Dr S. Craig Roberts, of the Division of Psychology at the University of Stirling, was awarded £123,037 to undertake his Mid-Career Fellowship between 2013 and 2014.
Dr Roberts was awarded his Mid-Career Fellowship to explore how mate preferences, and the quality of long-term relationships, could be being influenced by hormonal contraceptives. Based on recent lab research which has suggested that widely-used hormonal contraception has disruptive effects on genetically mediated mate preferences, he aimed to test how this influences the outcome of long-term relationships by studying large samples of couples, and to discuss this emerging research with key stakeholders to determine how it could be best communicated to inform policy, practice and public debate.
The funding from the British Academy Mid-Career Fellowship provided Dr Robert’s with a 12 month period dedicated solely to his research project and away from his normal teaching and administrative commitments. During his Fellowship the award funding also enabled Dr Roberts to travel to various parts of Europe to undertake tests, complete surveys and carry out data analysis on a wide variety of aspects of his project, all of which fed directly into the resultingt outcomes.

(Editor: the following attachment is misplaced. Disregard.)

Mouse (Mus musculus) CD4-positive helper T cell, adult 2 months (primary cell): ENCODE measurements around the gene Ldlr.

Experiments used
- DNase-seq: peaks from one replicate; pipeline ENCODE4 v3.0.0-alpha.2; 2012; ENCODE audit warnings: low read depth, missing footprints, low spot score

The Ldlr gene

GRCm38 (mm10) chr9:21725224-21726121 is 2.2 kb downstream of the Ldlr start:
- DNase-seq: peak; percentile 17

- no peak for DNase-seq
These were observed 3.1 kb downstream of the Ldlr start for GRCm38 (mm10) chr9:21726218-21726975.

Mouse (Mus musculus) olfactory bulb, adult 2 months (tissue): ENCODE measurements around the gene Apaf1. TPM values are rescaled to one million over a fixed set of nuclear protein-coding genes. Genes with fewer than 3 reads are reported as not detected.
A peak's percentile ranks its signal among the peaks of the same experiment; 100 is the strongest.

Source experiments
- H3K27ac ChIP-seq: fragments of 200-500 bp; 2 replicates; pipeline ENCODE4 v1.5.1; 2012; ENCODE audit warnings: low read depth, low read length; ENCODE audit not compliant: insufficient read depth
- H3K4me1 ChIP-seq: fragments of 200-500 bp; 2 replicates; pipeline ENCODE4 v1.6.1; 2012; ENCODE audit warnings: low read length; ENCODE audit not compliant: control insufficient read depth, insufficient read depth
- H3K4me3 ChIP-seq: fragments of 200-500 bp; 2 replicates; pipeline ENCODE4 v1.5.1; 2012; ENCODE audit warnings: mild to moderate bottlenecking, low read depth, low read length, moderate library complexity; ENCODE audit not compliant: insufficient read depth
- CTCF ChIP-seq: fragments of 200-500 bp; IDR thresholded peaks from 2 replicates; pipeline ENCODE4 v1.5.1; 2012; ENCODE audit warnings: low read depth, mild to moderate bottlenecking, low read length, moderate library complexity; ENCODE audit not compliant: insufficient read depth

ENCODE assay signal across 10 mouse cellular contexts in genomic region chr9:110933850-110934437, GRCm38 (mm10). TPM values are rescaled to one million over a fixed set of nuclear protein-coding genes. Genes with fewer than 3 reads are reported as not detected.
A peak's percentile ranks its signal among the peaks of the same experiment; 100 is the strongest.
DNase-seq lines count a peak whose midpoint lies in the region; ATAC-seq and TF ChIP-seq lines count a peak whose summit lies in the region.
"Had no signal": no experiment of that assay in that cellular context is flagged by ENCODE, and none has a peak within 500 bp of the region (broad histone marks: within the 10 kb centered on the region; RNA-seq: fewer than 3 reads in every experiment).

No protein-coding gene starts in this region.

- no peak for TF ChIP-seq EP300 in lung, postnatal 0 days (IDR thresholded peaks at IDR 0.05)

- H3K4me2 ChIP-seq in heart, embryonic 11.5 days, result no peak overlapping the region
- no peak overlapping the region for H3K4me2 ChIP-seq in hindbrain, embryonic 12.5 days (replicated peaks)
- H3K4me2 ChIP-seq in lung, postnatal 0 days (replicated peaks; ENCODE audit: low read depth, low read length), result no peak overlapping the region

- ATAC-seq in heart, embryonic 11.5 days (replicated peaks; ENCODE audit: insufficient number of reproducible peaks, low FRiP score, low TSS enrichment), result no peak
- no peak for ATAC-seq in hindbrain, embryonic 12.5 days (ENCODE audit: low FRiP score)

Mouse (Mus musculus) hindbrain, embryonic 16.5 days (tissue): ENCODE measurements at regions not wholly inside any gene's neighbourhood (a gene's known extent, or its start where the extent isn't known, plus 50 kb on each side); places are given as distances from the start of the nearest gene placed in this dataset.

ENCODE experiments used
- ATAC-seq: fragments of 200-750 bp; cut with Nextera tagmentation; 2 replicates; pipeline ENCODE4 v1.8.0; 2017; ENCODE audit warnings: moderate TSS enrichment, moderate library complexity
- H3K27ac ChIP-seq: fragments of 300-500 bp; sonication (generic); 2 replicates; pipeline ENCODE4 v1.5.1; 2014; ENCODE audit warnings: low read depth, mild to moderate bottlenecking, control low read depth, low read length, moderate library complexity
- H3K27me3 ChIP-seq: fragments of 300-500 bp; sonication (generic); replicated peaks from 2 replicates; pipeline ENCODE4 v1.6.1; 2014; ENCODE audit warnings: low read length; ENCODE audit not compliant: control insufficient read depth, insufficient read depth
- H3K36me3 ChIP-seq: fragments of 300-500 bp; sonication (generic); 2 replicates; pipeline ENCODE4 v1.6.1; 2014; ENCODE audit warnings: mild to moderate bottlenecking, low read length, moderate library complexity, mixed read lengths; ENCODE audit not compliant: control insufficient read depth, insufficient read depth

Based on his results, Dr Roberts introduced the ‘congruency hypothesis’, a new framework for understanding the effects of hormonal contraception on women’s relationship functioning. He proposes that relationship satisfaction is best predicted by whether or not a woman’s current hormonal contraceptive use is congruent with her use at the time the couples met. During his Fellowship Dr Roberts published a series of 10 papers that present his new findings and summarise the growing evidence in this field, many of which generated extensive media attention. He is now applying for further funding to extend this work and is a scientific advisor on a Wellcome Trust Arts Award application aiming to further engage the public on this topic.